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Haematopus bachmani

Size:  8" in height. 

Habitat: A non-migratory, rocky-shore bird. 

Appearance:  A large shorebird with black plumage, pink legs, and red-rimmed yellow eyes.  Its long, thin, bright orange bill is used to catch prey from crevices, mussel beds and rocks. It has a characteristic high-pitched piercing call, which can often be heard above the noise of the surf.

Ecology:  Oystercatchers forage at low tides on a variety of intertidal animals, but especially on mussels and limpets.  As a mussel gapes open when splashed by a rising tide, they are vulnerable to oystercatcher predation.  The bird must deliver a quick, sharp stab between the two shells and sever the adductor muscles so that the mussel doesn’t close down on the oystercatcher’s beak.  Once inside, the oystercatcher will withdraw the meat and swallow, yum!  With limpets, a true treat, oystercatchers will jab at the edge of the shell in order to dislodge the limpet from a rock.  The oystercatcher will then shake out the meat and swallow it in one gulp. Look for empty limpet shells that have a nick out of their edge. This is a sign they have been eaten by an oyster catcher.

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BROODING ANEMONE (proliferating anemone)brooding

Epiactis prolifera

Size:  Up to 4” tall and 2” in diameter at the disk.

Habitat:  Intertidal and shallow subtidal.

Appearance:  Come in a variety of colors including pink, green, brown and orange, with characteristic white markings at the bases of the tentacles.  The oral disk and column have radiating white stripes.

Ecology:  Eggs of mature females are fertilized by planktonic sperm in her digestive cavity.  Once the embryos develop into free-swimming larvae they escape through the oral disk and settle on the parents column where they live for about 3 months.  As they develop into juvenile anemones they crawl away from the parent.  If you look closely, you can see the developing juveniles with your naked eye.  This is even more spectacular looking through a hand lens!

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BULL KELP (Bullwhip)bullkelp

Nereocystis luetkeana

Size:  Up to 100 feet long, this kelp is one of the largest in the world, and it can grow more than 5” in a day.

Lifespan:  Most of these plants rarely live longer than a year, and usually do not survive the harsh winter storms of the Pacific Northwest.

Habitat:  This kelp grows in the subtidal zone, but is commonly found washed ashore on sandy beaches or in the rocky intertidal. 

Appearance:  A long, hollow stem with a bulbous float with four flat blades is connected to the ocean floor by its amazingly strong holdfast.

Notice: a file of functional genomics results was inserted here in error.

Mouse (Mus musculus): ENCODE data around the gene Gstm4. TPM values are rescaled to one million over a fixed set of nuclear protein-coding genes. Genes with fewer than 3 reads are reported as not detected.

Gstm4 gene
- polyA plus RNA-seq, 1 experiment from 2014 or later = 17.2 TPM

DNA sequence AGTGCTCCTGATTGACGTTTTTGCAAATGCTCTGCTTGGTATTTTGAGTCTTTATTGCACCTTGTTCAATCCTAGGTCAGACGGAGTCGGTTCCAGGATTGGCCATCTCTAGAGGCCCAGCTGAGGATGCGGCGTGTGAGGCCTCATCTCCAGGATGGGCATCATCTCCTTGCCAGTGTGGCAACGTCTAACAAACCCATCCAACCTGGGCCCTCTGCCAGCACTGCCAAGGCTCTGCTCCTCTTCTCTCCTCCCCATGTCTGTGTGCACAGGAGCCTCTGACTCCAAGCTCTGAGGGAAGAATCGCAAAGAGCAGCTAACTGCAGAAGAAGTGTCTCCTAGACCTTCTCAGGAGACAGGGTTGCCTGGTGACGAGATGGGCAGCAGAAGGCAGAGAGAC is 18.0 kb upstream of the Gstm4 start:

Human use :  This kelp has provided many uses for people of the past and present.  Historically, people cut off the bulbous end to be dried and then used as a vessel to carry water.  This species is edible; pickling is one way people have chosen to eat it.  Dried pieces have often become part of wind chimes or other ornamental objects.  It can also be a great jump rope.

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BY-THE-WIND SAILOR (sail jellyfish)vv

Velella velella

Size: up to 3” wide.

Lifespan:  About 1 month.

Habitat: Found worldwide in tropical and temperate waters.  This pelagic animal spends most of its time floating among the surface of offshore waters.  In the rite of spring, however, west winds cast ashore millions of these oceanic hydrozoans forming a blue fringe along the beach. 

Appearance:  By the wind sailors are a colony of specialized polyps, some of which are for feeding, others for defense and yet others for reproducrion. They are dark blue in color with a triangular, flexible, and upright sail.  They use air-filled floats to cross surface waters.

Ecology:  A jelly to the core, V. velella has an interesting lifecycle, which includes both a polyp, which is attached to the sea floor and medusa, the floating planktonic organism.  The life stage we see washed up on our beaches has a central feeding polyp surrounded by reproductive polyps that dangle into the sea.  The reproductive polyps give rise to meduses that sink to the ocean floor, grow and then sexually reproduce larvae.  These larvae eventually grow up to become the pelagic-polyp form we see.  The polyp form can also reproduce asexually.

V. velella feeds on fish eggs and crustacean larvae as well as symbiotic single-celled algae.

The vibrant blue color of V. vellela arises from carotenoid pigments ingested in their prey.  These pigments are then modified to become blue in the V. vellela’s skin.  This bright blue coloring serves to protect the organism from excess light when floating on the sea surface.

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Zalophus californianus

Size:  Females weigh 200 to 400 pounds and are up to six feet in length.   Males weigh 500 to 750 pounds and grow up to 8 feet long.

Diet:  Fish, Shellfish, Squid.

Habitat:  California Sea Lions breed in southern California and Mexico.  The individuals that we see here along the Oregon coast are males traveling to or from waters as far north as Alaska.  These sea lions are commonly seen just offshore, but can be seen swimming in some marinas and lounging on the docks.